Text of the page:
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In/visible sight : the mixed-descent families of Southern New Zealand / Angela Wanhalla.

By: Wanhalla, Angela.
Material type: materialTypeLabelBookPublisher: Wellington, N.Z. : Bridget Williams Books, 2009Description: 208 p. : ill., maps, ports. ; 24 cm.ISBN: 9781877242434 (pbk.) :.Other title: Invisible sight [Other title].Subject(s): Ngāi Tahu (Maori people) -- Relations with Europeans | Interracial marriage -- New Zealand -- South Island | Tatau pounamu | Mārenatanga | Tikanga-ā-iwi | Whakapapa | Whanaungatanga | South Island (N.Z.)Summary: Angela Wanhalla starts her story with the mixed-descent community at Maitapapa, Taieri, where her great-grandparents, John Brown and Mabel Smith, were born. As the book took shape, a community emerged from the records, re-casting history and identity in the present. Drawing on the experiences of mixed-descent families, In/visible Sight examines the early history of cross-cultural encounter and colonisation in southern New Zealand. There Ngāi Tahu engaged with the European newcomers on a sustained scale from the 1820s, encountering systematic settlement from the 1840s and fighting land alienation from the 1850s. The evolving social world was one framed by marriage, kinship networks and cultural practices - a world in which inter-racial intimacy played a formative role. In exploring this history through a particular group of family networks, In/visible Sight offers new insights into New Zealand's colonial past. Marriage as a fundamental social institution in the nineteenth century takes on a different shape when seen through the lens of cross-cultural encounters. The book also outlines some of the contours and ambiguities involved in living as mixed descent in colonial New Zealand.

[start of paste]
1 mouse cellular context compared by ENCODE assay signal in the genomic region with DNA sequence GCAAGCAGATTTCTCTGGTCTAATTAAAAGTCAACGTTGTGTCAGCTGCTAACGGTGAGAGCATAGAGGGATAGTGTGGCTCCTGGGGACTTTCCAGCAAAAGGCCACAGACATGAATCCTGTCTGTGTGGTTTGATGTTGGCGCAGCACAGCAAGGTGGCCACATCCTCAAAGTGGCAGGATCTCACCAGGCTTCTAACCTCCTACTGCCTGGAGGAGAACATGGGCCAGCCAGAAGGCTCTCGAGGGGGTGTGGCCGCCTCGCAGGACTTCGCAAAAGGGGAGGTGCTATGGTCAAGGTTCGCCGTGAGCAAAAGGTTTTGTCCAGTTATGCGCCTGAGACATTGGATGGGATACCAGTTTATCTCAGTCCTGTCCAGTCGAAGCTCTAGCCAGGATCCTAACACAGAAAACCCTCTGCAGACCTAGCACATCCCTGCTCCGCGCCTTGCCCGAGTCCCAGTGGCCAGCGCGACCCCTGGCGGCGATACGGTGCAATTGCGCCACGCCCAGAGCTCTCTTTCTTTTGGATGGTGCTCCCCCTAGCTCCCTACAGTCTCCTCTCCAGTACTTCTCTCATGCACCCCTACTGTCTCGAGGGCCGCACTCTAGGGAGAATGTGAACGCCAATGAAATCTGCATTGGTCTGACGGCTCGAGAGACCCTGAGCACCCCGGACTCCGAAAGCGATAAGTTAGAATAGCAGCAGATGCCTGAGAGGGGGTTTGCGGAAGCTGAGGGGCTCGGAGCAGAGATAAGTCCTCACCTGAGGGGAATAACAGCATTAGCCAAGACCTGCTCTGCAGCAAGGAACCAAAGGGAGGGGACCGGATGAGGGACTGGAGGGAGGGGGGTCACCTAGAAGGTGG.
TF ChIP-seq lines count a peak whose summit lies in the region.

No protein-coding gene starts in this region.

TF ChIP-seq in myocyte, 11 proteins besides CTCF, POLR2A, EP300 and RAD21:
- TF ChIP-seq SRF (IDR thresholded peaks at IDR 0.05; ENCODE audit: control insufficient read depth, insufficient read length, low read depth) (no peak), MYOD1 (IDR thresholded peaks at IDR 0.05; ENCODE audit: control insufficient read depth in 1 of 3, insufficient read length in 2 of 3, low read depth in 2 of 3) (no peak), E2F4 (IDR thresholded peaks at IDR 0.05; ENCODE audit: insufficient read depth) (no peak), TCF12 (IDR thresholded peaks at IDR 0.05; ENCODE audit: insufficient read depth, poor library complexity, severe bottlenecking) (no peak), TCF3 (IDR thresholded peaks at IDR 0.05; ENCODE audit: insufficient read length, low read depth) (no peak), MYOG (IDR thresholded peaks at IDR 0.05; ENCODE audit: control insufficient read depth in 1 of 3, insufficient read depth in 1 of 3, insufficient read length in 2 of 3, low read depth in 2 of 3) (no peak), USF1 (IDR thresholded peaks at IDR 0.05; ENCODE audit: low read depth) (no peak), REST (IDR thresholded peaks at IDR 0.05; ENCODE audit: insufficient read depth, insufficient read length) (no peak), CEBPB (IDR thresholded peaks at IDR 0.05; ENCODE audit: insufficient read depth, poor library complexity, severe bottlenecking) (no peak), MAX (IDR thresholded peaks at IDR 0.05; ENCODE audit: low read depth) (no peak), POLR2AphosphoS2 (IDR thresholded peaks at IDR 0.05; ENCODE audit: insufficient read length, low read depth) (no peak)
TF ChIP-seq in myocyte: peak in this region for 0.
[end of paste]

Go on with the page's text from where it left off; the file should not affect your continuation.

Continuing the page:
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Item type Current location Collection Call number Copy number Status Date due Barcode Item holds
Māoritanga Pātea LibraryPlus
Non Fiction
Māoritanga 305.8 WANH (Browse shelf) 1 Available I2085590
Total holds: 0

Enhanced descriptions from Syndetics:

Examines the early history of cross-cultural encounter, contact and colonisation in southern New Zealand. Ngai Tahu engaged with the European newcomers from the 1820s, encountering systematic settlement from the 1840s, and fighting land alienation and erosion of resource rights from the mid-nineteenth century. The evolving social world was one framed by marriage practices, kinship networks and cultural practices - a world in which interracial intimacy played a formative role. Recipient of the prestigious Roheath Trust Award and Carl Smith Medal in 2008, Angela Wanhalla (Ngai Tahu) lectures in history at the University of Otago.

Includes bibliographical references (p. [179]-195) and index.

Angela Wanhalla starts her story with the mixed-descent community at Maitapapa, Taieri, where her great-grandparents, John Brown and Mabel Smith, were born. As the book took shape, a community emerged from the records, re-casting history and identity in the present. Drawing on the experiences of mixed-descent families, In/visible Sight examines the early history of cross-cultural encounter and colonisation in southern New Zealand. There Ngāi Tahu engaged with the European newcomers on a sustained scale from the 1820s, encountering systematic settlement from the 1840s and fighting land alienation from the 1850s. The evolving social world was one framed by marriage, kinship networks and cultural practices - a world in which inter-racial intimacy played a formative role. In exploring this history through a particular group of family networks, In/visible Sight offers new insights into New Zealand's colonial past. Marriage as a fundamental social institution in the nineteenth century takes on a different shape when seen through the lens of cross-cultural encounters. The book also outlines some of the contours and ambiguities involved in living as mixed descent in colonial New Zealand.

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